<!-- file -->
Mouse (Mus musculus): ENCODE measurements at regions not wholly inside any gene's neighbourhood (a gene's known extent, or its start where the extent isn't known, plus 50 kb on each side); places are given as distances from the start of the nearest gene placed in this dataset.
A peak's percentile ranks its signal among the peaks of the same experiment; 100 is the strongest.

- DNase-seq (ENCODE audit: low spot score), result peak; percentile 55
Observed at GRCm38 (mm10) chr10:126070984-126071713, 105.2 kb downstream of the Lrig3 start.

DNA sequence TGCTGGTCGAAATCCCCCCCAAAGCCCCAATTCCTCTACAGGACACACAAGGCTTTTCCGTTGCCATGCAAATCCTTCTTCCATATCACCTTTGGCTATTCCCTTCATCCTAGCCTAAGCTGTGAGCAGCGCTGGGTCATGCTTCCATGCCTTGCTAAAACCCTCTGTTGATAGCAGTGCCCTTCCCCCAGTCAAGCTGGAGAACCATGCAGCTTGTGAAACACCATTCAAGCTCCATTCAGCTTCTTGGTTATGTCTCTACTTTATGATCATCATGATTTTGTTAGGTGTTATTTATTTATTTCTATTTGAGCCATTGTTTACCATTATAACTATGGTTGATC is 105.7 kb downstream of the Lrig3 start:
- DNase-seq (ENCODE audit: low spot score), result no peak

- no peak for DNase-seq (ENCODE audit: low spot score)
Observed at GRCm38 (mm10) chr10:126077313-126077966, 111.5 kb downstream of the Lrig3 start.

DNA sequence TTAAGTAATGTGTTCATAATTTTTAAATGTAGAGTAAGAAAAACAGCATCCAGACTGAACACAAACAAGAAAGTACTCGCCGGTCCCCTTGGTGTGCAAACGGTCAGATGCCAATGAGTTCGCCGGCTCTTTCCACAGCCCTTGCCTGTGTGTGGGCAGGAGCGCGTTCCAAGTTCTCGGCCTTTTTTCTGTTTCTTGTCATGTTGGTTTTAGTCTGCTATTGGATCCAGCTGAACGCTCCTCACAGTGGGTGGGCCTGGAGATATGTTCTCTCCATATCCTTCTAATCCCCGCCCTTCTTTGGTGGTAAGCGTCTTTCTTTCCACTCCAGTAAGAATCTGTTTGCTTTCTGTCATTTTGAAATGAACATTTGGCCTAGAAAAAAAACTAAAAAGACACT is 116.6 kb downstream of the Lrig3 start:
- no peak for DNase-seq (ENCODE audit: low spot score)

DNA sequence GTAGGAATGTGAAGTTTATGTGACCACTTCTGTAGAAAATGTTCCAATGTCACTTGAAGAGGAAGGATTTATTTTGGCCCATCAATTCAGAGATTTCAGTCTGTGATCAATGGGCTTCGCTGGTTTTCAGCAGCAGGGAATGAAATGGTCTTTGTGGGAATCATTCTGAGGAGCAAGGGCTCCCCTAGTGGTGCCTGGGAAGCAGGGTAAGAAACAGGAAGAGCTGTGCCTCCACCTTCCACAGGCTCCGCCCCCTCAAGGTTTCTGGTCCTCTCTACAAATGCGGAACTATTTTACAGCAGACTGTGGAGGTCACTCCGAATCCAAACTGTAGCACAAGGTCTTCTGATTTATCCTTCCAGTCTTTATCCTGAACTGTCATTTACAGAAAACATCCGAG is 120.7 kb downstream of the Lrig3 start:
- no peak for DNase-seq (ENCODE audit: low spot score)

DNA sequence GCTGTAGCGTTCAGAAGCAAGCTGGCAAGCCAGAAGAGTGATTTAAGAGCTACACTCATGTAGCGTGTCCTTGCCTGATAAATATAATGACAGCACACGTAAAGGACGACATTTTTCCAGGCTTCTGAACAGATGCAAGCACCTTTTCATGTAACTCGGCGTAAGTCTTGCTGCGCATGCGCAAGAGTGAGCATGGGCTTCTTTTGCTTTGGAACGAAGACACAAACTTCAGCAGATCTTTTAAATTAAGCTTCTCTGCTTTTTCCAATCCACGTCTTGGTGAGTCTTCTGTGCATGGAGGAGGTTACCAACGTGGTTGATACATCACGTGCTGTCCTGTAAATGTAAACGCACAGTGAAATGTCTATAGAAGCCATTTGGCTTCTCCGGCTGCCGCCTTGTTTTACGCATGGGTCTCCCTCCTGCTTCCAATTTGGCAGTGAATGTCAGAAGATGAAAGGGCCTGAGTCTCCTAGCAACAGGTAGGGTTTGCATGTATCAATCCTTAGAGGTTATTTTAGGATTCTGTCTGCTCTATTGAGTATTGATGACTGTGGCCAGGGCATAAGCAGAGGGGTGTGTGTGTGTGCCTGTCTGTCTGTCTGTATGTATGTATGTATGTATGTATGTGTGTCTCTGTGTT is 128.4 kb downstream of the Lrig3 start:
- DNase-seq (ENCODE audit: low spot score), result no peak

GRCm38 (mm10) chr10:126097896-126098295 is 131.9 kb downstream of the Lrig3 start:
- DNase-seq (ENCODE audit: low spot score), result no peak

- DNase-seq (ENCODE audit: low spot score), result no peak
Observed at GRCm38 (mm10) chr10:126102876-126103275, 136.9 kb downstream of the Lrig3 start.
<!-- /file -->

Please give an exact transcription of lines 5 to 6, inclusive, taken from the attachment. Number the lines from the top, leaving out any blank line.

DNA sequence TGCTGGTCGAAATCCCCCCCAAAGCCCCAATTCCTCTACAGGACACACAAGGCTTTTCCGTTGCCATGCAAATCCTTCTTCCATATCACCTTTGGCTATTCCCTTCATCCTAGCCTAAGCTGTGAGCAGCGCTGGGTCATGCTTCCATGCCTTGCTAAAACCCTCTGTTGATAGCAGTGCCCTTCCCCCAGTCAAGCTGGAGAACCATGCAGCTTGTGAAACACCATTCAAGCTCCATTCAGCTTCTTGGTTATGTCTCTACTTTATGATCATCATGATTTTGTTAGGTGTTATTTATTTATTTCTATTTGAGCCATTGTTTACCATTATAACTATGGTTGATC is 105.7 kb downstream of the Lrig3 start:
- DNase-seq (ENCODE audit: low spot score), result no peak